Arceus’s New Friends — Arceus VSTAR in Paradox Rift

Hello everyone, and a happy new year as well! Of course, in terms of Pokemon, we’re smack dab in the middle of our year, fresh off of the recent Portland Regional Championships. The top decks from the beginning of the format — Charizard ex, Lost Box, Miraidon ex, and Gardevoir ex — continue to see heavy play, though the format has remained quite diverse.

In today’s article, I’m going to be talking about an old favorite, Arceus VSTAR. Arceus VSTAR is going to go down as one of the best Pokemon in the history of the TCG, but it has been rather quiet so far in the Paradox Rift format. Part of the issue has been that it has been difficult for the variants that were the most successful pre-Paradox Rift — namely, Arceus VSTAR / Duraludon VMAX — to stick around as the meta changed. As a result, the meta share of Arceus decks has dropped off as those decks haven’t been replaced by new Arceus variants. Arceus tends to be strongest when it has an anti-meta focus, and so when the meta shifts, Arceus needs to shift as well, which it has been a bit slow to do this time around. With that said, Arceus hasn’t been completely non-existent, as it has popped up in a few Day 2s, as well as a recent Top 8 finish in Portland this past weekend. For those Arceus decks, the key is that it has been able to find a bit of a niche in the meta, as one of the few decks that combine both an attacking strategy and heavy disruption. Specifically, it is one of the few decks nowadays that can function well under Path to the Peak, and unlike Lost Zone Giratina decks (one of the other notable decks utilising Path to the Peak in the format), it can do so while also making heavy use of hand disrupting Supporters like Judge and Iono. Today’s Arceus decks may not be as obviously anti-meta as those past versions with partners like Duraludon VMAX or Flying Pikachu VMAX, but they still manage to take on the meta decks in their own way. So, in this article, I’ll be taking a look at some of these new Arceus VSTAR decks, and how they are able to do so.

The Serperior Way To Play Arceus

The first list that I want to go over is Arceus VSTAR / Serperior VSTAR, a newer variant that has popped up in response to the many Charizard ex decks that are being played. The core of this deck is basically an Arceus VSTAR / Giratina VSTAR deck, but with Serperior VSTAR added to give the deck a strong Grass-type attacker, with the list adjusted from there to fit around Serperior. The list I’ve been using is a slightly adjusted combo of the lists that have had tournament success, particularly Douglas Maiola’s 25th place LAIC list, and Samuel Bermudez’s Top 64 list from San Antonio. Here’s the list:

Pokemon (19)

3x Arceus VSTAR (SWSH9 #123)4x Arceus V (SWSH9 #122)2x Serperior VSTAR (SWSH12 #8)2x Serperior V (SWSH12 #7)1x Giratina VSTAR (SWSH11 #131)1x Giratina V (SWSH11 #130)2x Bibarel (SWSH9 #121)2x Bidoof (SWSH12PT5 #111)1x Skwovet (SVI #151)1x Spiritomb (PEV #89)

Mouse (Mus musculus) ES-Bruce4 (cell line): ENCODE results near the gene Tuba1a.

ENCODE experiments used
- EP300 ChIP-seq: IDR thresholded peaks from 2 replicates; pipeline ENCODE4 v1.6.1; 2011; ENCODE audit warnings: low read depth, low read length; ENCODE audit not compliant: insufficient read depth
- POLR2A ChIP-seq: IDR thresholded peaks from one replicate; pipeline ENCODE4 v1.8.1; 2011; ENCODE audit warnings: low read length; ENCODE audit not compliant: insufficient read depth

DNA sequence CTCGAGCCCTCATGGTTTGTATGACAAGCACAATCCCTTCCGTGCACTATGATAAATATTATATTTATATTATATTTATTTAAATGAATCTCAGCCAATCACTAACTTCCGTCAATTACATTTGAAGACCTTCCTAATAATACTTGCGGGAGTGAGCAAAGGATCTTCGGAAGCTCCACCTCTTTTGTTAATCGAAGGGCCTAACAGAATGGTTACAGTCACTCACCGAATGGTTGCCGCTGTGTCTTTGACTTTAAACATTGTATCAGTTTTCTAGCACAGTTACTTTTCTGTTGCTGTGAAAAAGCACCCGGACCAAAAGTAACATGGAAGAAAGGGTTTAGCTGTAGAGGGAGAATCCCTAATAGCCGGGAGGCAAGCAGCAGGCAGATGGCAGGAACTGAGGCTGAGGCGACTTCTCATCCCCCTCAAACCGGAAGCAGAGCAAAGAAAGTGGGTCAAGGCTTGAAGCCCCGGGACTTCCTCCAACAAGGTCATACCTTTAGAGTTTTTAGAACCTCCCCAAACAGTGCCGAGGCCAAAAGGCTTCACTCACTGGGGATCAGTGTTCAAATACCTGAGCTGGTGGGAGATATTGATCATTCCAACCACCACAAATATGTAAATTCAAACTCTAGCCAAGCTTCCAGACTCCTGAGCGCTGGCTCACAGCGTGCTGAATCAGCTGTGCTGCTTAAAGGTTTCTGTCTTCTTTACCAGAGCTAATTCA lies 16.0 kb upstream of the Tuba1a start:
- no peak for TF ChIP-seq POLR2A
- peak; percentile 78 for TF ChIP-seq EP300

Trainers (28)

4x Judge (SVI #176)3x Iono (PEV #185)3x Boss's Orders (Ghetsis) (PEV #172)2x Professor Turo's Scenario (PAR #171)1x Raihan (SWSH12PT5 #140)4x Ultra Ball (SVI #196)4x Nest Ball (SVI #181)1x Switch (SVI #194)1x Escape Rope (SWSH5 #125)1x Lost Vacuum (SWSH12PT5 #135)1x Choice Belt (PEV #176)3x Path to the Peak (SWSH6 #148)

Energy (13)

6x Grass Energy (SWSH12PT5 #152)2x Psychic Energy (SWSH12PT5 #156)4x Double Turbo Energy (SWSH9 #151)1x V Guard Energy (SWSH12 #169)

Thanks to this Pokemon being Grass-type, Serperior VSTAR is one of the few Pokemon capable of OHKOing Charizard ex. Among the Grass-type Pokemon VSTARs, Serperior works the best with Arceus, as it can attack (and still get a OHKO against Charizard ex) with Double Turbo Energy, whereas you don’t get that advantage with Leafeon VSTAR or Hisuian Lilligant VSTAR. The other Grass-type option, Shaymin VSTAR, unfortunately can’t get a OHKO until the Charizard player has already taken two Prizes, which isn’t ideal. So, Serperior is the Grass-type partner of choice. Regal Blender can 2HKO most things, and its Energy movement effect can come in handy. For instance, one new combo you can do is to move all of your Energy off of the Active Spot Serperior VSTAR, then use Professor Turo's Scenario to pick it back up into your hand, saving both a KO and all of the Energy that was on that Serperior VSTAR. While Starbirth will be the VSTAR Power you use in most games, Star Winder can occasionally come up as a useful attack, as it gives you OHKO potential against tankier Pokemon. Conveniently, Grass is also one of the types that Giratina VSTAR requires to use Lost Impact, so it can be included here with just a small change in the deck’s Energy line.

In order to have draw power in the mid-game, and to keep your deck running smoothly even when using disruption draw Supporters that draw fewer cards than traditional ones, this deck utilizes a Bibarel engine. The Skwovet + Bibarel combo lets you refresh your hand without playing a draw Supporter, even if you’re stuck with a bunch of useless cards you can’t get rid of. This is particularly helpful if you need to play a non-draw Supporter (such as Boss's Orders or Professor Turo’s Scenario), or if you don’t want to shuffle away your opponent’s hand. If your opponent appears to be bricked, you don’t want to give them the way out; Skwovet gives you a way to find what you need without doing so.

This deck includes Spiritomb, mostly for the Mew VMAX matchup. Spiritomb is also good against Roaring Moon ex (as it shuts off Galarian Moltres V), and can occasionally come in handy against Lumineon V and some other miscellaneous Pokemon.


This concludes the public portion of this article.

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